Pain Committee’s latest webinar brings global experts together to discuss the management of acute pain.
On 10 December 2022, WFSA’s Pain Committee hosted their second webinar, Managing Acute Pain: a Call to Action. The webinar, for which drew 500 registrations within days of its announcement, brought together global experts to discuss the standards and challenges of managing acute pain across the world.
Pain Committee Chair, Dr Clare Roques, introduced the webinar alongside organiser and committee member Dr Gauhar Afshan.
The speakers were split into two panels, ‘Core Standards for Managing Acute Pain: A Global Perspective,’ and ‘Evolving Challenges for Acute Pain Services Across the World.’
The first panel was moderated by Dr Afreen Siddiqui (USA) and was composed of Dr Eman Nada (USA), Dr Ana Schwartzman (Uruguay), and Dr Mary Cardosa (Malaysia).
The panellists discussed the importance of treating acute pain properly, the potential barriers that may arise, and simple systems for good pain management. The session also covered standard operating procedures and strategies to help patients when a pain block fades.
The second session on acute pain services around the world was moderated by Dr Shakaib Chugtai (UK) with Pain committee members Dr Gaston Nyirigira (Rwanda) and Dr Abudullah Kabi (Saudi Arabia), Dr Asif Gul Kayani (Pakistan) making up the panel.
They discussed the current acute pain set-up in developing countries and the need to focus on advocacy in lower-income countries. There was also talk on the use of ketamine and the advantages of better communication among patient and provider in the digital era.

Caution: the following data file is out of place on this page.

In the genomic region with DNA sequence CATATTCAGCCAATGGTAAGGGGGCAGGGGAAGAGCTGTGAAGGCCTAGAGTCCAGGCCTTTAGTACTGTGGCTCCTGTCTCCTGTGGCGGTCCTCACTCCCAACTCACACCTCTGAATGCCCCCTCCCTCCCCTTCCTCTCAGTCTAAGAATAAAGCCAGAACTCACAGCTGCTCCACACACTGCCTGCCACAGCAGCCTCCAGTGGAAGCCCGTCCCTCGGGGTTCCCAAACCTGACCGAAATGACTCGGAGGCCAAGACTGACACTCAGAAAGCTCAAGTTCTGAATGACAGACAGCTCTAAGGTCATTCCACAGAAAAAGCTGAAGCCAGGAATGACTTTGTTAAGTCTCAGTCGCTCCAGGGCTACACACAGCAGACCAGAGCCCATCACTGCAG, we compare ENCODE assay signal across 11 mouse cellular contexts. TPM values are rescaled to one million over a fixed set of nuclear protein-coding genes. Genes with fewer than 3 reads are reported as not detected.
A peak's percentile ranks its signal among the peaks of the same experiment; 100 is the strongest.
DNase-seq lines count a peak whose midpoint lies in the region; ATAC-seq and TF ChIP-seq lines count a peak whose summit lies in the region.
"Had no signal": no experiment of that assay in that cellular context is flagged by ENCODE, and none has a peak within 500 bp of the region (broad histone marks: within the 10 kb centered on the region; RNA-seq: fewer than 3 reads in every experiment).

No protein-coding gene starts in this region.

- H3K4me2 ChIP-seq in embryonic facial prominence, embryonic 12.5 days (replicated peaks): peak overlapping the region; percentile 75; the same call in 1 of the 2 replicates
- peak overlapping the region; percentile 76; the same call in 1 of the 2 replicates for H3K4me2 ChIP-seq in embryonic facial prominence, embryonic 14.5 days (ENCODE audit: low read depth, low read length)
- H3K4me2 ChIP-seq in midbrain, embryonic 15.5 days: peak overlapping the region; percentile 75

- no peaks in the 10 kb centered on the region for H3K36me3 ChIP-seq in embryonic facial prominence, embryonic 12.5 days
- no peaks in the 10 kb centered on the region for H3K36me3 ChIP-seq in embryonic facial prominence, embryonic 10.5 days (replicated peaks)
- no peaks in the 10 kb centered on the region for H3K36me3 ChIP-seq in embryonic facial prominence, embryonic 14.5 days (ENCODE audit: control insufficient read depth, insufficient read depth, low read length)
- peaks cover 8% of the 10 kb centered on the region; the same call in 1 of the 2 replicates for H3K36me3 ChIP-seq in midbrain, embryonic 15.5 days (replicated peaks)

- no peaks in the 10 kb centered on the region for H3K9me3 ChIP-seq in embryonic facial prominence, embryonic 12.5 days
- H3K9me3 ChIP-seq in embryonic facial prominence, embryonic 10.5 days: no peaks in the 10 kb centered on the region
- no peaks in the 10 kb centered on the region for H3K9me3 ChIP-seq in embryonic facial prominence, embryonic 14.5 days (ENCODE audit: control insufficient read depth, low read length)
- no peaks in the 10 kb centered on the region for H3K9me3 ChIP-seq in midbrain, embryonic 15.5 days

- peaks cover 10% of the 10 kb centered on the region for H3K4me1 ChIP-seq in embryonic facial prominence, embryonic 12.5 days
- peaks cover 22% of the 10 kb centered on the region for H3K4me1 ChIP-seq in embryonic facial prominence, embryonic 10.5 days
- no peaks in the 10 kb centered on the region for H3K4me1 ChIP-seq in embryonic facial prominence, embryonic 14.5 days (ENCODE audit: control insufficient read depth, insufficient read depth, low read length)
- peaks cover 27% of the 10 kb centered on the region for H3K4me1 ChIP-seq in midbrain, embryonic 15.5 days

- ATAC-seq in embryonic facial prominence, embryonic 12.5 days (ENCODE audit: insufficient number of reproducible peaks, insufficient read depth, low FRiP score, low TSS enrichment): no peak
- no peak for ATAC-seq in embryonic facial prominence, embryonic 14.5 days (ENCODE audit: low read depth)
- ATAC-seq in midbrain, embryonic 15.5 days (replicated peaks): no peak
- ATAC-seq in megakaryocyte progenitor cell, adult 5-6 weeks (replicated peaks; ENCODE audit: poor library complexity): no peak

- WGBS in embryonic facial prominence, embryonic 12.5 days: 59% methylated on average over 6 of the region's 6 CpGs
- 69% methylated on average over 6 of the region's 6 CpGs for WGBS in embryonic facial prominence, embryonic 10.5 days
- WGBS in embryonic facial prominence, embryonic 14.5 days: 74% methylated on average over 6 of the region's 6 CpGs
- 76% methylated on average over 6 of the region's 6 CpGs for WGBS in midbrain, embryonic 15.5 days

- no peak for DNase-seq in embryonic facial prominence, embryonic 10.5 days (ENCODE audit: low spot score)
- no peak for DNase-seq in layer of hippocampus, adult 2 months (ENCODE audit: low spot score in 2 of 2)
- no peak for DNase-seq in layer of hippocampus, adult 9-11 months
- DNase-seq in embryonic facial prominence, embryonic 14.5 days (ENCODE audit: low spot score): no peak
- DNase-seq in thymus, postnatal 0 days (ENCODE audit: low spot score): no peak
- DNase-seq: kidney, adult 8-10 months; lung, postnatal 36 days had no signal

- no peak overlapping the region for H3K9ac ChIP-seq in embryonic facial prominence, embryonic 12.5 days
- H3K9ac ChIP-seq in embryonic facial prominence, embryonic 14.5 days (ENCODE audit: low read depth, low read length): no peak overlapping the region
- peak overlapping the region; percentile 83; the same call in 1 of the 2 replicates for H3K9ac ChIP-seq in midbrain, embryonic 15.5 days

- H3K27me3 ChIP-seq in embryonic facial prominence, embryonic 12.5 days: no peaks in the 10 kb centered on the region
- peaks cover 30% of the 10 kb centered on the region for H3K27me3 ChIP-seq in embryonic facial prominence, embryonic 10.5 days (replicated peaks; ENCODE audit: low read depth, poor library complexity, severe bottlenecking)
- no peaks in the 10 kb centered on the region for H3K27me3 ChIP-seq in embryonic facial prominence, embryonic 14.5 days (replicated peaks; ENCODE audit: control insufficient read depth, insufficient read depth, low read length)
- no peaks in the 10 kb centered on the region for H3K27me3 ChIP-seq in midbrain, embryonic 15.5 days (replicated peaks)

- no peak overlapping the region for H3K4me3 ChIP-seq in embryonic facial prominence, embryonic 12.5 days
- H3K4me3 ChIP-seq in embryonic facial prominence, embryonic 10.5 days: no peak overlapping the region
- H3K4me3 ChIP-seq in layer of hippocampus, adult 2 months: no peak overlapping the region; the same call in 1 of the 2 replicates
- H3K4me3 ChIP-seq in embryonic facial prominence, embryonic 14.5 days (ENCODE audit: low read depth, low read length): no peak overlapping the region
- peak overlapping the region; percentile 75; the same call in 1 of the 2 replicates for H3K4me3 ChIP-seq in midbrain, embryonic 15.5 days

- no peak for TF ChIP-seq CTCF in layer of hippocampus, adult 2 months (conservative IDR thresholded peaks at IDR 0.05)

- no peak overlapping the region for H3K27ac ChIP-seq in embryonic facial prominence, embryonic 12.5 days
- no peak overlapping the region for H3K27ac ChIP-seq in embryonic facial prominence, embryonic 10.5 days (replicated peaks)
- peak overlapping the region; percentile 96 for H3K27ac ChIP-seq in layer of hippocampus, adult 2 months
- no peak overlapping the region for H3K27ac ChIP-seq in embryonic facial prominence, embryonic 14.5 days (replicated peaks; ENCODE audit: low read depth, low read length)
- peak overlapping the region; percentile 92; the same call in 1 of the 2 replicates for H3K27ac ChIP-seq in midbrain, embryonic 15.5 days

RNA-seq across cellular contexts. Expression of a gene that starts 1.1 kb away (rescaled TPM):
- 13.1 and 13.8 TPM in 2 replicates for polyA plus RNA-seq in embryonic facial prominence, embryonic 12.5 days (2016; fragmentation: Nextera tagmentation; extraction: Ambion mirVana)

The importance of a multidisciplinary, multimodal, and patient-centric approach to relieving acute pain was a common theme running throughout the webinar.
“[Ultimately] what the patient remembers from their hospital visit is whether their pain was treated well or not”Dr Mary Cardosa
The benefits of using non-pharmacological pain management techniques – such as relaxation, social support and ice and heat compression – alongside medication was explored, though Dr Nyirigira noted that such approaches are not always possible in lower-income countries.
There was also talk on opioid use. The risks, misconceptions and concerns from both patient and provider in both LMICs and HICs was highlighted. All panellists praised the idea of better standards of education in both LMIC and HICs for both provider and patient, so informed providers can educate patients on opioid misconceptions and concerns.
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